about 3 months ago
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Blowing Up a Pointless Job Interview

jbeaupre Re:What is the difference between a duck? (692 comments)

"Make the spoon the reference, then move the spoon."
"I think I am outside it, therefore I am outside it."
"A near miss"

about 3 months ago
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Doctors Say Food Stamp Cuts Could Cause Higher Healthcare Costs

jbeaupre Re:A question on food availability (1043 comments)

Thanks for posting the link. I took a look at the table you are referring to. There isn't a simple pattern. Farmers intrinsically have better food security and few could be said to be in poverty. Economically, they are small business owners and have to be reasonably successful or they don't stay farmers for very long. But they only make up less than 2% of the US population. Even in a rural state such as Wyoming, most people are not farmers or ranchers.

Rather, compare it to this: https://en.wikipedia.org/wiki/Income_quintiles and this: http://www.fns.usda.gov/snap/income-rules-income-limits

You'll see that states that have lower median income (more precisely, more people in the first quartile) have more people on SNAP. The cause for all the variation is due to a thousand different reasons.

One of the reasons so many people qualify for SNAP is that you don't have to be extremely poor to qualify. A family of 4 can earn $30,000 a year and qualify. Being poor in the US is not like being poor in 90% of the world.

I've had to make ends meet here on that kind of income, and it's not easy. My wife and kids qualified for a state food program for a while (bread, beans, milk). But even though they got the food, and it helped our budget, we would have survived without. Others might not.

Yes, we have federal, state, local, community, and even church programs that help people. These are independent of welfare benefits. Much of the fight you are seeing is due to there being so many programs. Many disagreements as to efficiency and efficacy. What is the right delivery mechanism, how much funding for each, who is in control, etc, etc.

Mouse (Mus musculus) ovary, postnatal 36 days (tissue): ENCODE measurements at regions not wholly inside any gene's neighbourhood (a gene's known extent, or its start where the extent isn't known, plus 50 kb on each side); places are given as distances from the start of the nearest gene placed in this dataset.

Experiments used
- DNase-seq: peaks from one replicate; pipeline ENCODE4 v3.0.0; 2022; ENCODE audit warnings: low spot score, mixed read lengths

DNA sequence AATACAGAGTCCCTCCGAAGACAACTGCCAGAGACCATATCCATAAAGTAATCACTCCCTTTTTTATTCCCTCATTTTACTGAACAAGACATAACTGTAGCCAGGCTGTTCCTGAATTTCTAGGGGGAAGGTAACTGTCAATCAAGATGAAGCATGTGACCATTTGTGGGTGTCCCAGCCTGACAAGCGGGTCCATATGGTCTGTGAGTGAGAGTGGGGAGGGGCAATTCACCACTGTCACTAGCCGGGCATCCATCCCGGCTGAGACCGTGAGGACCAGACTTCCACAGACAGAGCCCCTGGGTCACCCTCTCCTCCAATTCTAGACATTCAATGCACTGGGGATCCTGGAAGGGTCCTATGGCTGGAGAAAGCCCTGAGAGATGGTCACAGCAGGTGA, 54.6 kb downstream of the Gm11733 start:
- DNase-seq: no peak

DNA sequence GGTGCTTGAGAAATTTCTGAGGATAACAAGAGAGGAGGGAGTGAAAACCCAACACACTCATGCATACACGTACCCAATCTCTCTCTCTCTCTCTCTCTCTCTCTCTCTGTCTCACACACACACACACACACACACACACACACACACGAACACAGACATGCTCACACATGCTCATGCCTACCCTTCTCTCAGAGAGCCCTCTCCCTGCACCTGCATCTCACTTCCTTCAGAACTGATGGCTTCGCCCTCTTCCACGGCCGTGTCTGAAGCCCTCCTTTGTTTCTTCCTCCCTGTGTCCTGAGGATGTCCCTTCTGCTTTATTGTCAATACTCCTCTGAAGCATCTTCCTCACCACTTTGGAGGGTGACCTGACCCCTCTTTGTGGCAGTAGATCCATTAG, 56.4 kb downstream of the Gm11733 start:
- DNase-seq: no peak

Like many American things, it's a mess, we enjoy arguing about it, and things manage to work.

about 3 months ago
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Ford Exec: 'We Know Everyone Who Breaks the Law' Thanks To Our GPS In Your Car

jbeaupre Re:Having owned 2 Ford vehicles in the past... (599 comments)

Better strategy: Start to buy a Ford. Then ask them to disable the tracking as a condition of sale. When they say no (can't/won't), leave.

about 3 months ago
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CES: Laser Headlights Edge Closer To Real-World Highways

jbeaupre Re:Replaced by the Genesis (295 comments)

Is the Corvette Stingray close enough?

about 3 months ago

Submissions

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Clever desalinization

jbeaupre jbeaupre writes  |  more than 4 years ago

jbeaupre (752124) writes "The Economist reports on progress by a company called Saltworks on using saline gradients to do the heavy lifting of desalinization. In essence, Saltworks uses solar energy or waste heat to concentrate sea water. They then use the ionic gradient between the concentrated brine and 2 sea water streams to pull ions from from a 3rd sea water stream. It appears to work with entropy by trading the reduced entropy of the desalinated water against the increased entropy of "mixing" the brine and the other sea water streams. The article only discusses Na and Cl, but even just removing these ions is a step in the right direction.

Note to editor: I've linked to the Economist for 3 reasons: it has a better description of the process, a better diagram of the process, and is less likely to suffer from slashdotting."

Link to Original Source
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jbeaupre jbeaupre writes  |  more than 7 years ago

jbeaupre writes "A corollary to "Any sufficiently advanced technology is indistinguishable from magic" is that sometimes users have to resort to what I call "computer voodoo." You don't know why it works, you barely care how it works, but you find yourself doing the strangest things because it just seems to work. Like smacking a PC every 5 seconds for an hour to keep it from stalling on a hard drive reformat (with nary a problem after the reformat). Or figuring out the only way to get a PC partially fried by lightning to recognize an ethernet card after booting into windows is to start the computer by yanking the card out and shoving it back in, thereby starting the boot processes (power button, we don't need no stinkin' power button).

The question is: what wacky stuff have you done that makes no obvious sense, but just works?"